"Although her expressed intent that her husband receive the proceeds cannot *567 be given effect, the policy names the one she wished to take if her husband could not. It stated that the proceeds should be paid to the alternative beneficiary, if the primary beneficiary predeceased the insured. Thus, in the type of disability that would naturally be anticipated by the insured, the alternative beneficiary was preferred over the estate of the insured. In this case there occurred the only other possible contingency in which the primary beneficiary would be under a disability equivalent to actual death. The insured has clearly indicated her intent that any interest her estate might have in the proceeds of the policy should be subordinate to the interest of the alternative beneficiary. This intent is recognized by a holding that the alternative beneficiary may recover the proceeds. A holding that the estate of the insured is entitled to the proceeds would not only defeat this intent, but would also enable the murderer to deprive the alternative beneficiary of her opportunity to take in preference to the estate by foreclosing the possibility that the murderer might predecease the insured. The rule that prevents his profiting by his own wrong should not be invoked in such a way as to prejudice the rights of the alternative beneficiary." 241 P.2d at 547.

It is true, as pointed out in the opinion of the Court of Appeals, that the Ninth Circuit Court of Appeals declined to follow the reasoning of the California Supreme Court. Beck v. Downey, 191 F.2d 150 (1951). In a later case, however, Baekgaard v. Carreiro, 237 F.2d 459 (9th Cir.1956), the Court of Appeals for the Ninth Circuit threw great doubt upon the validity of its holding in the Downey case, supra, and held that the alternate beneficiary of an insurance policy would take the policy proceeds where the primary beneficiary had waived her right through a divorce settlement. Both the primary beneficiary and the alternate beneficiary survived the insured in that case, and the alternate beneficiary, rather than the estate of the insured, was given the policy proceeds upon the death of the insured.

Research indicates that a number of other states have declined to follow the reasoning of the Court of Appeals for the Ninth Circuit or the Supreme Court of North Carolina in allowing the policy proceeds to pass by intestate distribution to the estate of the insured. See Neff v. Massachusetts Mutual Insurance Company, 158 Ohio St. 45, 107 N.E.2d 100, 103-104 (1952); Metropolitan Life Insurance Company v. Wenckus, 244 A.2d 424 (Maine, 1968); Carter v. Carter, 88 So. 2d 153, 160 (Fla., 1956); Williams v. Williams, 262 S.W.2d 111, 112 (Tex.Civ.App. 1953); Maneval v. Lutheran Brotherhood, 281 A.2d 502, 504 (Del.Super. 1971); Annot., 27 A.L.R.3d 794 (1969); 1 Appleman, Law of Insurance § 382 (1965).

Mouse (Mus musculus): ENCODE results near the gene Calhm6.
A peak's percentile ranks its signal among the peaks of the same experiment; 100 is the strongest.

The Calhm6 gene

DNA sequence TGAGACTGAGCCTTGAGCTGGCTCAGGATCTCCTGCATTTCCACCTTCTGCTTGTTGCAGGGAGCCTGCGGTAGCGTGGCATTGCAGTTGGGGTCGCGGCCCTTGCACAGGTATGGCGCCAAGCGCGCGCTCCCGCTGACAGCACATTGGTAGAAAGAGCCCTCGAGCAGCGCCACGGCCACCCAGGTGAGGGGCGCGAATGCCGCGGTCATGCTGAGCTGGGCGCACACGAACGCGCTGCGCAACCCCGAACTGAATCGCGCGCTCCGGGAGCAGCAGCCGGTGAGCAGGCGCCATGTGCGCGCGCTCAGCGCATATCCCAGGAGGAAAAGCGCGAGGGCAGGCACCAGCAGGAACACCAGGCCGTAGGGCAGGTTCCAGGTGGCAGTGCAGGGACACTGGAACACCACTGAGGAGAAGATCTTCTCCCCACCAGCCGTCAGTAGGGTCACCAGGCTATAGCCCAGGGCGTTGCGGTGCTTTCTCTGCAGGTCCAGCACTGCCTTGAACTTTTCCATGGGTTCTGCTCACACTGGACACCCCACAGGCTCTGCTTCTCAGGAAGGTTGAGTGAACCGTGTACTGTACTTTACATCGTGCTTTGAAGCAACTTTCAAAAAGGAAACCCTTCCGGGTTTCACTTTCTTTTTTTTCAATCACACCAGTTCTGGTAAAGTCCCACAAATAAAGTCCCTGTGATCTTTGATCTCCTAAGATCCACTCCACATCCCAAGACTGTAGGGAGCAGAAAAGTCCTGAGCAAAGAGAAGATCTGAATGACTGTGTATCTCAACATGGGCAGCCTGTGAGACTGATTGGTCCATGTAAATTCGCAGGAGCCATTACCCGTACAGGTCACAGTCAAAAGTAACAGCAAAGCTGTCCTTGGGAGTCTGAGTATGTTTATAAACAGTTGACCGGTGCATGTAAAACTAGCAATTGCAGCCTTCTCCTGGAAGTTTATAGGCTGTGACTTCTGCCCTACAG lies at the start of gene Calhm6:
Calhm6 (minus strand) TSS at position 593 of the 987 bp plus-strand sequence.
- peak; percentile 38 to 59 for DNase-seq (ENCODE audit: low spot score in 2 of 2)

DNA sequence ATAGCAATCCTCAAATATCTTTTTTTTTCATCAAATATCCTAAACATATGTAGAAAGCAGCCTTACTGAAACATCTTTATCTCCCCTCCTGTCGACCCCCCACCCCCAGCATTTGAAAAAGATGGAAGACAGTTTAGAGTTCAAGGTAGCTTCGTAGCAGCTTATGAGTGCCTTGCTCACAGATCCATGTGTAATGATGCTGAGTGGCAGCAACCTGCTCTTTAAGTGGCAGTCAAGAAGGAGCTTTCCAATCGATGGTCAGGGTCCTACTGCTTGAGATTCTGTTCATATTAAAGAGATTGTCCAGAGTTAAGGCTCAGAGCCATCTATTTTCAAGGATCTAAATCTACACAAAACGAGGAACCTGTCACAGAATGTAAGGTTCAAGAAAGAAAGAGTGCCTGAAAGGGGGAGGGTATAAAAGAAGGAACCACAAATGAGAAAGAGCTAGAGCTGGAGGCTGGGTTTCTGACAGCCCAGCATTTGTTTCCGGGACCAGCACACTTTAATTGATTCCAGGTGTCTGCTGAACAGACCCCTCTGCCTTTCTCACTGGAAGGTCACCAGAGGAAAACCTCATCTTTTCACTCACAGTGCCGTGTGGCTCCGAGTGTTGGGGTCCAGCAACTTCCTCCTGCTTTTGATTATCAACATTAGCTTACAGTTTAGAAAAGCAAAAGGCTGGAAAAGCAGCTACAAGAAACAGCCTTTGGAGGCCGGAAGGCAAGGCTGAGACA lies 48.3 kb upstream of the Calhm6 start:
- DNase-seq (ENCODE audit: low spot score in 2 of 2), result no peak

Admittedly the insured in cases such as this never anticipates being feloniously killed by the primary beneficiary. It is difficult to know what the actual intention of the insured would have been had the problem in question been brought to his attention. It is clear, however, that he did name an alternate beneficiary in the surance policy, and in our opinion the better view is to allow the proceeds to pass according to the alternative provisions of the policy rather than to go as intestate personal property.

The judgment of the Court of Appeals is reversed, and the judgment of the Chancellor will be reinstated. The costs of the cause will be paid from the policy proceeds which are the subject of interpleader, and the net proceeds remaining will be paid to the estate of the alternative beneficiary, whose death occurred subsequent to that of the insured.

FONES, C.J., and HENRY, COOPER and BROCK, JJ., concur.


A petition to rehear has been filed on behalf of the appellee, acquiescing in the decision of the Court, but requesting that the Court remand the case to the chancery *568 court for the purpose of allowing a fee to counsel for the appellee.

The cases cited in the petition to rehear deal with the allowance of a fee to counsel for the interpleader and to counsel for a trustee in foreclosure proceedings. We know of no authority, and none has been cited, permitting a charge against the interpleaded funds in favor of counsel for an unsuccessful claimant (other than the fee of a guardian ad litem). Since the interpleaded funds have been held not to be assets of the estate of which appellee is the administrator, we do not deem it appropriate to charge them with fees of counsel for the estate.

Since the efforts of counsel were rendered on behalf of the estate, however, they may be taken into account in fixing his charges made to the estate itself, subject to the approval of the court in which the estate is being administered. They are not, however, properly chargeable against the interpleaded funds.

The petition to rehear is denied.


[1] N.C.Gen.Stats. § 31A-11 (1961), giving the policy proceeds to those "who would have been entitled thereto as if the slayer had predeceased the decedent."